Bank Owned/Foreclosures

Welcome to the J. Rockcliff Realtors REO Division web-site. We have designed this site to help market bank-owned properties in the areas that need it most. These communities, like Stockton, Antioch, and Brentwood are seeing higher than average foreclosure rates which require a professional with different skills and experience. At J. Rockcliff Realtors, we have trained a team of agents to help you price, market and acquire bank owned properties. These same professionals, and the entire J. Rockcliff Realtors team, can help you with the sale or acquisition of properties in less impacted areas like Pleasanton, Danville, San Ramon, and Orinda.

To search the Rockcliff website for REO listings, click here.

What is REO?
REO is bank language for Real Estate Owned, meaning property owned by the bank. Originally REO referred to bank branches and other structures used by the bank during the normal course of business. Foreclosed properties were referred as OREO (other real estate owned). Eventually, properties acquired by the bank via trustee sale or deed in lieu were labeled REO.

What is a Short Sale?
If the loan balance exceeds the value of the property, a mortgagee may contact the bank and seek approval to sell the property and repay less than the full amount due. This process may take a long time and the mortgagee may incur tax liabilities.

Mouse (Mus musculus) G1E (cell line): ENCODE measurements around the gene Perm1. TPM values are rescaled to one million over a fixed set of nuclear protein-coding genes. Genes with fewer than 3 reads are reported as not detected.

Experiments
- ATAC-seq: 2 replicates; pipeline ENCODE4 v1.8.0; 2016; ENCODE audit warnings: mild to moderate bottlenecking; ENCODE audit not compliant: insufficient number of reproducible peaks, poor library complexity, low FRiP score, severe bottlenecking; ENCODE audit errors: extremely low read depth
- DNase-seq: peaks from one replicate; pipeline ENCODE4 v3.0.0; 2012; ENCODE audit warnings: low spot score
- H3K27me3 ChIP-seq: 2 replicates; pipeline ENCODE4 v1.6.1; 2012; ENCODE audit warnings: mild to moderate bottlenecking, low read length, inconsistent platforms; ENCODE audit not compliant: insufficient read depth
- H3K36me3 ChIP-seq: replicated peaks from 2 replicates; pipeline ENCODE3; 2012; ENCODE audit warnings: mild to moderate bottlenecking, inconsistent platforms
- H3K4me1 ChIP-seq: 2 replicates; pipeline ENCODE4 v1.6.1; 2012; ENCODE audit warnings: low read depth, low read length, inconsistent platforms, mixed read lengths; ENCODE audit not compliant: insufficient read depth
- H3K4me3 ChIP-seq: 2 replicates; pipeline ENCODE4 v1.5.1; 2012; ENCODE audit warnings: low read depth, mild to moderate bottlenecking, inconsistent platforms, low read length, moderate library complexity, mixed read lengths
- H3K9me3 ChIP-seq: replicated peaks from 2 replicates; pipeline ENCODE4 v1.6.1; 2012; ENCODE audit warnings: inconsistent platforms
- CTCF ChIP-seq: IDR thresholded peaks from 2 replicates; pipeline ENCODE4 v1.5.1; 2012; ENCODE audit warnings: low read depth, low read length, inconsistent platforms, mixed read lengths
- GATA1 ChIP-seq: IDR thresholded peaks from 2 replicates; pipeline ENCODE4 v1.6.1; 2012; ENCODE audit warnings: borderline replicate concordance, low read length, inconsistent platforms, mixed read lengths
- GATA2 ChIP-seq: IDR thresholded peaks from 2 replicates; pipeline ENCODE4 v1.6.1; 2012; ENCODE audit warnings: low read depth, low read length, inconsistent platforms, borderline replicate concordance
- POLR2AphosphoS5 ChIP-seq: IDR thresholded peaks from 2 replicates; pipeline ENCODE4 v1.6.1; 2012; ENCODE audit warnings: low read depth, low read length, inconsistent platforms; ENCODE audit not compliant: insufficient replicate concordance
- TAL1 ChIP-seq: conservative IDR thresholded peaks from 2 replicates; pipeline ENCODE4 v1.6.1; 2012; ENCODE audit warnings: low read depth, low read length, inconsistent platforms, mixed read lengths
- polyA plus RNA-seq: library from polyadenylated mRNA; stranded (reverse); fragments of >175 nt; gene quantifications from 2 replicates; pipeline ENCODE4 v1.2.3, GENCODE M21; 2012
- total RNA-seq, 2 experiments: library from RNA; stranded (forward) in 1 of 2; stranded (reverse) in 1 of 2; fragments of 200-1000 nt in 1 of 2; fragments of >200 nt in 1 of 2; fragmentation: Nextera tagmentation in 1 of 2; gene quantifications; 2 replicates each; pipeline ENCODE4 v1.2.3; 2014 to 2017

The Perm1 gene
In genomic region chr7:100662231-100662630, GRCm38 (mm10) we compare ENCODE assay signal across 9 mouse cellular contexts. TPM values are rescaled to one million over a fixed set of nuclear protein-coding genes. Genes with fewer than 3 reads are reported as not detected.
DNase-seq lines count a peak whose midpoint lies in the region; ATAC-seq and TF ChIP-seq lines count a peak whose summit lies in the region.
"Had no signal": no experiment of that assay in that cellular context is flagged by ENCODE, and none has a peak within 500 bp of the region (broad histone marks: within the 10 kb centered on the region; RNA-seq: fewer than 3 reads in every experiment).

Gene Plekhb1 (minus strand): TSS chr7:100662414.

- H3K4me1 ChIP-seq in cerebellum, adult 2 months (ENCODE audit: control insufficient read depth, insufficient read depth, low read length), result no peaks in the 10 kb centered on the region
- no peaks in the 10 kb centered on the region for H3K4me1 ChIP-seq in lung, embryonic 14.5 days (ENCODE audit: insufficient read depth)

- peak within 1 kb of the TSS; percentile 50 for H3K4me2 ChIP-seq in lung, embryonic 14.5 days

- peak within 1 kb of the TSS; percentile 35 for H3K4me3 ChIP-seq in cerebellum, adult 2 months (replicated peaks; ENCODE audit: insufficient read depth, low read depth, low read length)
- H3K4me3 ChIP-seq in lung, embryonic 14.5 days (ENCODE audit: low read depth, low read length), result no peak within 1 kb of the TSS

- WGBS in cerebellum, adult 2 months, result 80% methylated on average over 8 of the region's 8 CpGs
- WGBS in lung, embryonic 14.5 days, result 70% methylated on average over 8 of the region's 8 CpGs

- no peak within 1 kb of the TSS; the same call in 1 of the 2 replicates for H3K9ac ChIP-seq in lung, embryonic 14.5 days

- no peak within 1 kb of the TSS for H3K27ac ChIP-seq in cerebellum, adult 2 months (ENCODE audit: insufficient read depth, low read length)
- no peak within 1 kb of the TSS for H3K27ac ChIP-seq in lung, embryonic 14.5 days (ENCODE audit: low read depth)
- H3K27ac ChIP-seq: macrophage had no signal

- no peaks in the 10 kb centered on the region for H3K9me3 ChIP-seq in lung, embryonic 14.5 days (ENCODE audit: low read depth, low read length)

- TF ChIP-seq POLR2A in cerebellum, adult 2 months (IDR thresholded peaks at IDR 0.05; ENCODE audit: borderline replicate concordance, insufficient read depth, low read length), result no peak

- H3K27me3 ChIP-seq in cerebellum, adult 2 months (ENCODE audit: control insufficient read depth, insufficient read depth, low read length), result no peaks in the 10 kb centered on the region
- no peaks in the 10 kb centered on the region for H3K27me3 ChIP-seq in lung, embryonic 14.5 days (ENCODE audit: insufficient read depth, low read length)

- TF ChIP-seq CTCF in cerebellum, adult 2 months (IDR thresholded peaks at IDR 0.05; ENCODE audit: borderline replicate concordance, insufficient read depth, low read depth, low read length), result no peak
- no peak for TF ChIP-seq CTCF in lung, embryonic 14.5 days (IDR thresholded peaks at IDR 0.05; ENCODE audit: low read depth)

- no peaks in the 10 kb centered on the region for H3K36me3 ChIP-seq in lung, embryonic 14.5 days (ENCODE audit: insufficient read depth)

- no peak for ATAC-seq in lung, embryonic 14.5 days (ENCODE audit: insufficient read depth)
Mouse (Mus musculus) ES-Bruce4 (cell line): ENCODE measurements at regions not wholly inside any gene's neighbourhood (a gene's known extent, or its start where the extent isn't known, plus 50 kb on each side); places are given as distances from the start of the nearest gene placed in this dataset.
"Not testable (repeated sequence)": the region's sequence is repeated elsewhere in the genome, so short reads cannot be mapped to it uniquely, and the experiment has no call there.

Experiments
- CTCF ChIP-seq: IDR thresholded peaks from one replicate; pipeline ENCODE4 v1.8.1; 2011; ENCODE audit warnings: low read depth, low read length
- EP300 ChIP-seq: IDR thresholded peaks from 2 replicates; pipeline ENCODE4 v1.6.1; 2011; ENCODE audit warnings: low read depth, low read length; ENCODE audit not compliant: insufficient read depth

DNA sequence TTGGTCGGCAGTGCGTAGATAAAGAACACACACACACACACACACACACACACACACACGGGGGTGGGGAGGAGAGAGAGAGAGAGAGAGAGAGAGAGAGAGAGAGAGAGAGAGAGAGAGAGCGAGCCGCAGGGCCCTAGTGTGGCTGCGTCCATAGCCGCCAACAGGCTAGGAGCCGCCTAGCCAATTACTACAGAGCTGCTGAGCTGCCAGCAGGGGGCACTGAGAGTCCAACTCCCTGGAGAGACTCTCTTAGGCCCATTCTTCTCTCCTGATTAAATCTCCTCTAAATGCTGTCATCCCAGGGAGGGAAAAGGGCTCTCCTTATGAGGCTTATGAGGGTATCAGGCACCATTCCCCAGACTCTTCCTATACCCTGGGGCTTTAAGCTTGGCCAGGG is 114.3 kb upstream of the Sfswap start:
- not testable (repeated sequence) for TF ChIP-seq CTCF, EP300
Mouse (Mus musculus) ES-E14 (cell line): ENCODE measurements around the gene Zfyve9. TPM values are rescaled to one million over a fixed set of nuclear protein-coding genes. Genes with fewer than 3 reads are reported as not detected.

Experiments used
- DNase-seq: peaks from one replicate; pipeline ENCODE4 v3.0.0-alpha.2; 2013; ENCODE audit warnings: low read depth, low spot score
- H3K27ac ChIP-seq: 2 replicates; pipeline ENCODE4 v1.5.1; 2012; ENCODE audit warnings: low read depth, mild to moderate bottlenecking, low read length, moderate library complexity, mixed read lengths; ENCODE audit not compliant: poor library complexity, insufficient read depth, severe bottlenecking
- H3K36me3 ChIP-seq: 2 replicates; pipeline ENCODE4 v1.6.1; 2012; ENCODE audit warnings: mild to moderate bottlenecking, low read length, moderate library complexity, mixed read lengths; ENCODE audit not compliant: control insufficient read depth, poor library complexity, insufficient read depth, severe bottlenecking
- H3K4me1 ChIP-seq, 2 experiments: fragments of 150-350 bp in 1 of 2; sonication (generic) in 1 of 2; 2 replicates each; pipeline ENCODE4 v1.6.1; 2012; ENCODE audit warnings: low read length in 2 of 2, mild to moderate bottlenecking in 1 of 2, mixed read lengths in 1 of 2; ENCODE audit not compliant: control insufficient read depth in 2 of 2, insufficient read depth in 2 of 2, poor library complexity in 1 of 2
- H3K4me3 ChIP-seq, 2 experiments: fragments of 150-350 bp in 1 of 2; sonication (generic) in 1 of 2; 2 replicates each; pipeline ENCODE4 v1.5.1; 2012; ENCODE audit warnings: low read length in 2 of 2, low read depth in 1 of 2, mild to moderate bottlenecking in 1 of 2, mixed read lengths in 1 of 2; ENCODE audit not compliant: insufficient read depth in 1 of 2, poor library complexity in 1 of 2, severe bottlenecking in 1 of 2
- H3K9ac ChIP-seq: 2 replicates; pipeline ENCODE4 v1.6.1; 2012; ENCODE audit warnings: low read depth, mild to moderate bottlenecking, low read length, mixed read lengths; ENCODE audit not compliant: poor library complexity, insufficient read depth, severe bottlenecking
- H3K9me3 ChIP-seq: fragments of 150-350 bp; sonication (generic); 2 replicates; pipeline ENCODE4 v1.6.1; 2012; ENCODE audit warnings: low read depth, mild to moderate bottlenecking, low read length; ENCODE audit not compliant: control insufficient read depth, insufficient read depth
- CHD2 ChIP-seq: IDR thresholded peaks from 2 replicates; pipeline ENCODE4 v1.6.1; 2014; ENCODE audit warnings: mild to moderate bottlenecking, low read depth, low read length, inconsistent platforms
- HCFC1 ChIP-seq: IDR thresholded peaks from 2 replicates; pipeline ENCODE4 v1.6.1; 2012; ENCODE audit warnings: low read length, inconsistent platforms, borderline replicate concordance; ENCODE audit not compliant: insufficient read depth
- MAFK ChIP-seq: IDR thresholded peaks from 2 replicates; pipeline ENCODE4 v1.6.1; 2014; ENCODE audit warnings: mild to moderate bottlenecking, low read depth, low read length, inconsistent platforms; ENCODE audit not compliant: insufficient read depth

Do banks sell REO properties for bargain prices?
No. Banks, like any other seller, want as high a bottom line as possible.

Since lending institutions are heavily audited by the Federal Reserve Bank (and their investors/stockholders), they must demonstrate that they have done everything possible to minimize the loss created by foreclosing on the asset. Banks often create nationwide policies to manage and dispose of a large volume of properties in marketplaces that are quite different. Those policies usually provide that a BPO (broker price opinion) and an appraisal are obtained to try to determine market value. The bank usually selects the higher of the two values and lists the property above that price. Policies also dictate that the bank normally will accept offers that are near the list price or counter offers near the list price. If the property doesn't sell after 30 days, the price is reduced and offers are negotiated near that lower price. This process repeats until the market is reached.

How can I get more information on available REO properties?
Like the real estate market as a whole, the REO market is constantly changing. New listings are added every day and properties are regularly sold. J. Rockcliff Realtors has tools that you can find by searching in your area from here->

For more specific information on the REO market, please contact your local J. Rockcliff Realtors office.

Powered by e-agents. Disclaimer: The information above has been secured from sources we believe to be reliable; we have no reason to doubt it, but we do not guarantee it. The prospective buyer should carefully verify, to his or her own satisfaction, all information pertaining, but not limited to use, square footage, lot size, permit history, year built, zoning, and number of parking spaces.